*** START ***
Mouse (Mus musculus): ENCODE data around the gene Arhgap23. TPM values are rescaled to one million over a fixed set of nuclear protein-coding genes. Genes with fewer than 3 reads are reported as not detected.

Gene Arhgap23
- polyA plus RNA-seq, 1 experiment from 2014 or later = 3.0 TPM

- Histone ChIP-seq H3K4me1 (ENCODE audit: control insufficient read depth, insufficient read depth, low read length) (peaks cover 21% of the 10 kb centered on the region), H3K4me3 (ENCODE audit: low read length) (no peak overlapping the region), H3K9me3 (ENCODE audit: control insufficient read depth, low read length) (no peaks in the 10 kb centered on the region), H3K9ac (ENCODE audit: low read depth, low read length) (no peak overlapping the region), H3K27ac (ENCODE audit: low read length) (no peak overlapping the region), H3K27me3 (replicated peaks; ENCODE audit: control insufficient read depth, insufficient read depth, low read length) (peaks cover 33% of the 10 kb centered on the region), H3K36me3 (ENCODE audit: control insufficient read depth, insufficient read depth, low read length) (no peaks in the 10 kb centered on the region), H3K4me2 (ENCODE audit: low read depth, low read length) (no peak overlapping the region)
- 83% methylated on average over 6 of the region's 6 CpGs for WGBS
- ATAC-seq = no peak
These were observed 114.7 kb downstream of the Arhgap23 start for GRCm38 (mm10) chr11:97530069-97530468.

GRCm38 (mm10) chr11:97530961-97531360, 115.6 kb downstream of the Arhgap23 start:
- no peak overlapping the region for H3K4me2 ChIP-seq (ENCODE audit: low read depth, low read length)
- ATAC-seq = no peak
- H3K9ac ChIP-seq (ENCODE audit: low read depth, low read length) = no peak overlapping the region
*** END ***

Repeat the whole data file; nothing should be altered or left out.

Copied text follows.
Mouse (Mus musculus): ENCODE data around the gene Arhgap23. TPM values are rescaled to one million over a fixed set of nuclear protein-coding genes. Genes with fewer than 3 reads are reported as not detected.

Gene Arhgap23
- polyA plus RNA-seq, 1 experiment from 2014 or later = 3.0 TPM

- Histone ChIP-seq H3K4me1 (ENCODE audit: control insufficient read depth, insufficient read depth, low read length) (peaks cover 21% of the 10 kb centered on the region), H3K4me3 (ENCODE audit: low read length) (no peak overlapping the region), H3K9me3 (ENCODE audit: control insufficient read depth, low read length) (no peaks in the 10 kb centered on the region), H3K9ac (ENCODE audit: low read depth, low read length) (no peak overlapping the region), H3K27ac (ENCODE audit: low read length) (no peak overlapping the region), H3K27me3 (replicated peaks; ENCODE audit: control insufficient read depth, insufficient read depth, low read length) (peaks cover 33% of the 10 kb centered on the region), H3K36me3 (ENCODE audit: control insufficient read depth, insufficient read depth, low read length) (no peaks in the 10 kb centered on the region), H3K4me2 (ENCODE audit: low read depth, low read length) (no peak overlapping the region)
- 83% methylated on average over 6 of the region's 6 CpGs for WGBS
- ATAC-seq = no peak
These were observed 114.7 kb downstream of the Arhgap23 start for GRCm38 (mm10) chr11:97530069-97530468.

GRCm38 (mm10) chr11:97530961-97531360, 115.6 kb downstream of the Arhgap23 start:
- no peak overlapping the region for H3K4me2 ChIP-seq (ENCODE audit: low read depth, low read length)
- ATAC-seq = no peak
- H3K9ac ChIP-seq (ENCODE audit: low read depth, low read length) = no peak overlapping the region